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Month: October 2015

Appended to their Elementary Principles of Economics, Together with a Short Sketch of Economic History (1904), are  the following bibliographies of works that Richard T. Ely (Wisconsin) and George Ray Wicker (Dartmouth) “suggest that a school desiring to form a standard working library in Economics would do well to purchase”. A second edition was published

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2 years ago

According to the course catalogue for 1950-51, this course was to be co-taught by Professor Alvin Hansen and Assistant Professor Richard Goodwin. (Official Register of Harvard University. Vol. 47, No. 23, September, 1950.) However, Goodwin did not receive tenure at Harvard and moved on to Cambridge University in 1950. In the following years material for this

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The object of the “general examination” for Harvard Economics Ph.D. students in 1911-1912 was “to ascertain the applicant’s attainments within a considerable range of subjects in the field of History, Political Science, or Economics.” The ordinary case would be that Ph.D. students would be “be examined in six subjects in all, chosen from the groups

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As the previous posting for Economics 370 (International Trade and Finance) taught by Jacob Viner at the University of Chicago during the Winter Quarter of 1944, this posting is based on detailed notes taken by Don Patinkin from which I have extracted a rough course outline with a corresponding list of assigned as well as suggested readings and references.  After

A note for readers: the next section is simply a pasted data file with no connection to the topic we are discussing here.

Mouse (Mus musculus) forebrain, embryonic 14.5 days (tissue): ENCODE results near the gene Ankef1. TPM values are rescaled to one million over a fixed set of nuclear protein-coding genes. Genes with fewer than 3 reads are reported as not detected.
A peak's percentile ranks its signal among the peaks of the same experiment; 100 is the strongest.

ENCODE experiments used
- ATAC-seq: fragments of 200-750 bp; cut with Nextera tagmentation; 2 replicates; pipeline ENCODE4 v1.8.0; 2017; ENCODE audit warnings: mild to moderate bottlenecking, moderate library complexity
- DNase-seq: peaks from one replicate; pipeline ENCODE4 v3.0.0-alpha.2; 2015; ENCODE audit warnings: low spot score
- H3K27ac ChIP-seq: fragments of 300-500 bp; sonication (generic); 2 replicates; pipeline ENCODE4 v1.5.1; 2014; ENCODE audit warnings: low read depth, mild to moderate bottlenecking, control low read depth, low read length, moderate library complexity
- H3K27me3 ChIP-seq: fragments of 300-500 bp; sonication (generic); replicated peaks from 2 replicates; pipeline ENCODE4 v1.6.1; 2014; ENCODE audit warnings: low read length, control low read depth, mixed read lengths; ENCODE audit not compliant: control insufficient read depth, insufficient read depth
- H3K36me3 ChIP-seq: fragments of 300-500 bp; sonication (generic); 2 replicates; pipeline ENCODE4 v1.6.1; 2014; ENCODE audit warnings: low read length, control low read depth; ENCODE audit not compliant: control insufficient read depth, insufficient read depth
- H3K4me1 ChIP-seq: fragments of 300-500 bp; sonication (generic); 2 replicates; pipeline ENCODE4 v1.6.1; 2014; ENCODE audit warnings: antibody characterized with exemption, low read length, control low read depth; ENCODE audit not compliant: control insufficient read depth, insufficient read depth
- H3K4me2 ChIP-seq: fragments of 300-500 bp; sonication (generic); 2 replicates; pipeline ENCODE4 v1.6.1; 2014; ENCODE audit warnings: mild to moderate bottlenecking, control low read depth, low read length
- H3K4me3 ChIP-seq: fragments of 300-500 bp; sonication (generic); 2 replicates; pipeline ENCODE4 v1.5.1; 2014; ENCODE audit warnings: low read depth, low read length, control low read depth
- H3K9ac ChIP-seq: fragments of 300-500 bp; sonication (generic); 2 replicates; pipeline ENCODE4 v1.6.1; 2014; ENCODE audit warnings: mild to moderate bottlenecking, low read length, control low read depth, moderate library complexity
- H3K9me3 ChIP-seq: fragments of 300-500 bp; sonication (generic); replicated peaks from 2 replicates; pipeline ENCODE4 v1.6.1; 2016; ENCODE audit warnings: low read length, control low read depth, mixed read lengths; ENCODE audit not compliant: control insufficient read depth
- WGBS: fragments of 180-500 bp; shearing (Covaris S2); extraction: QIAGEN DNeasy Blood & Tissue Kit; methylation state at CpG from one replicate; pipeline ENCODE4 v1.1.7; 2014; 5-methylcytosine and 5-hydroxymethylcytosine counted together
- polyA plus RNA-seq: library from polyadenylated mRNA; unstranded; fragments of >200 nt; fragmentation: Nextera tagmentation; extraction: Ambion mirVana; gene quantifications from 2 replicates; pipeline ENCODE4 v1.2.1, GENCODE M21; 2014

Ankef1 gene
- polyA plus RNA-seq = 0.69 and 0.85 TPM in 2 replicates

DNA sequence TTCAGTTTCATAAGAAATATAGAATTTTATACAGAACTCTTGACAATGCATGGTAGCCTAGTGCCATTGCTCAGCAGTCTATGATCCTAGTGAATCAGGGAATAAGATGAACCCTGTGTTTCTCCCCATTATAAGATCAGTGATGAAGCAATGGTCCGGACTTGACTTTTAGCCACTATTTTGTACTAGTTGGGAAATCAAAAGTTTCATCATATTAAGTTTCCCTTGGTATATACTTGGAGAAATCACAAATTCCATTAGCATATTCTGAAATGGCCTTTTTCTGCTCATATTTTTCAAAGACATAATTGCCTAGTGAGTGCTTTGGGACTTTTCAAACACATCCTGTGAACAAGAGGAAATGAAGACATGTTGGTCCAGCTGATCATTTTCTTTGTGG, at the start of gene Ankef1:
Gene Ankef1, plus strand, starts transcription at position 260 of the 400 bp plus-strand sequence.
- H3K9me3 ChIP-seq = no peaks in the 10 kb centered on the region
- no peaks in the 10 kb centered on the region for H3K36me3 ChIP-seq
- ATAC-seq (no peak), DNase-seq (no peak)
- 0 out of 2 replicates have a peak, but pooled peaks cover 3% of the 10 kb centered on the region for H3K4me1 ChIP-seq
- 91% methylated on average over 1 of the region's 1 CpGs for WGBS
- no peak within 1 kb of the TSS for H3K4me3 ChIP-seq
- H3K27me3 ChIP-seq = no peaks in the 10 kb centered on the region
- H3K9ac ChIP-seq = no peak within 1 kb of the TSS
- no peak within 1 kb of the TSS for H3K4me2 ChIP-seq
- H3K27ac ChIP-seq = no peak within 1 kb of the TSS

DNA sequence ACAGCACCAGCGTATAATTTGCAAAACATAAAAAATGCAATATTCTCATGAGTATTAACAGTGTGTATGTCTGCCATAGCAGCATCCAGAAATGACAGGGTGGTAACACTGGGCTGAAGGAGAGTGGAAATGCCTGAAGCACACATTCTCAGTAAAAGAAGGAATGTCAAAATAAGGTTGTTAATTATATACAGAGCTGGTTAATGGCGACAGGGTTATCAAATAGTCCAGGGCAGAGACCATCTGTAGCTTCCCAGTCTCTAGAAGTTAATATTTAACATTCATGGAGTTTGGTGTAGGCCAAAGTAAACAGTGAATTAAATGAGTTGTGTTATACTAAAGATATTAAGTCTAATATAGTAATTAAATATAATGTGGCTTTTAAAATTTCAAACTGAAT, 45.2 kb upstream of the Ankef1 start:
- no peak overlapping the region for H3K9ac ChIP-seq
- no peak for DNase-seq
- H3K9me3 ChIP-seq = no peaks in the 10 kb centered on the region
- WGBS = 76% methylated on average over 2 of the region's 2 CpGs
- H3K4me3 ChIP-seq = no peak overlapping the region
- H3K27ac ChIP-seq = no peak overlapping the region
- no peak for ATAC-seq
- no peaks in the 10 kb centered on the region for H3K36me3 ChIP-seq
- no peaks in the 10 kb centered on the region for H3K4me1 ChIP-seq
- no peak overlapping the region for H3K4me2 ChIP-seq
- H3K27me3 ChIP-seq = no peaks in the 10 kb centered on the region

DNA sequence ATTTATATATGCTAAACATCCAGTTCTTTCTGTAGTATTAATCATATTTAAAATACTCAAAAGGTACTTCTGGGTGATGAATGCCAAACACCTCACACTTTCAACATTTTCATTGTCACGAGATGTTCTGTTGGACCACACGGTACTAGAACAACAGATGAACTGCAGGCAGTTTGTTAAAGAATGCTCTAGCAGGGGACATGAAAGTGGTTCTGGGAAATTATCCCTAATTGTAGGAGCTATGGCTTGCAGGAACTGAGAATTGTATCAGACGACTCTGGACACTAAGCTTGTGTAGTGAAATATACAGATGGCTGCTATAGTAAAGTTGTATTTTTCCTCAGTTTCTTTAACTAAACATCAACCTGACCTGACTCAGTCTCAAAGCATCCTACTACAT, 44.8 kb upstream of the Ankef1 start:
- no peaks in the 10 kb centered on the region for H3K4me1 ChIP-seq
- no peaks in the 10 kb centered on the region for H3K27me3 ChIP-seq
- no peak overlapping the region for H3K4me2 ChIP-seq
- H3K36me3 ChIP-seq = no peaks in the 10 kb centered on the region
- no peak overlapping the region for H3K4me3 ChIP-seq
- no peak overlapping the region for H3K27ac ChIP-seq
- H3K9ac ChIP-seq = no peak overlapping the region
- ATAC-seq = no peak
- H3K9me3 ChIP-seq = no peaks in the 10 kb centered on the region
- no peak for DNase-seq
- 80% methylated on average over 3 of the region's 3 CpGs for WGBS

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  Don Patinkin took reasonably detailed notes in two of Jacob Viner’s three graduate courses in international economics in 1944 from which it is a fairly easy task to put together course outlines and the corresponding lists of assigned as well as suggested readings and references. Just as in his core economic theory course Economics

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The economics department at Columbia University was the product of an evolution that began in a heavily historical, interdisciplinary pool. As rare as the entrepreneurial spirit would appear in today’s deans (hey, some of my best friends have been/are deans and, through force of circumstance, I have had a sort-of “deandom” thrust upon me), in

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    We begin with an example of the honored academic tradition of a faculty minute entered into the record following the death of a present or former colleague. In the year that the Sveriges Riksbank Prize in Economic Sciences in Memory of Alfred Nobel was awarded to Angus Deaton, in part, for his work

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Carl S. Shoup (New York Times obituary) taught a course at Columbia in the business school with the title “The balancing of government budgets” that was listed with economics department course offerings as “Economics b114”. One finds this course listed in the annual Bulletin of the Faculty of Political Science beginning in the Spring session

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Of six graduate courses taken for credit at Columbia University by Milton Friedman, one was taught by the Professor of Economic History, Vladimir Gregorievitch Simkhovitch — Economics 119. According to Friedman’s own listing of his coursework in economics found in his papers at the Hoover Institution Archives, he took Simkhovitch’s economic history course during the winter

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Robert M. Haig was a public finance economist at Columbia University, the successor to Edwin R. A. Seligman as McVickar Professor of Political Economy. In Haig’s papers is the following memo from James Angell (the “Executive Officer”, i.e. chairperson, of the department of economics within Columbia’s faculty of political science) reporting the results of a

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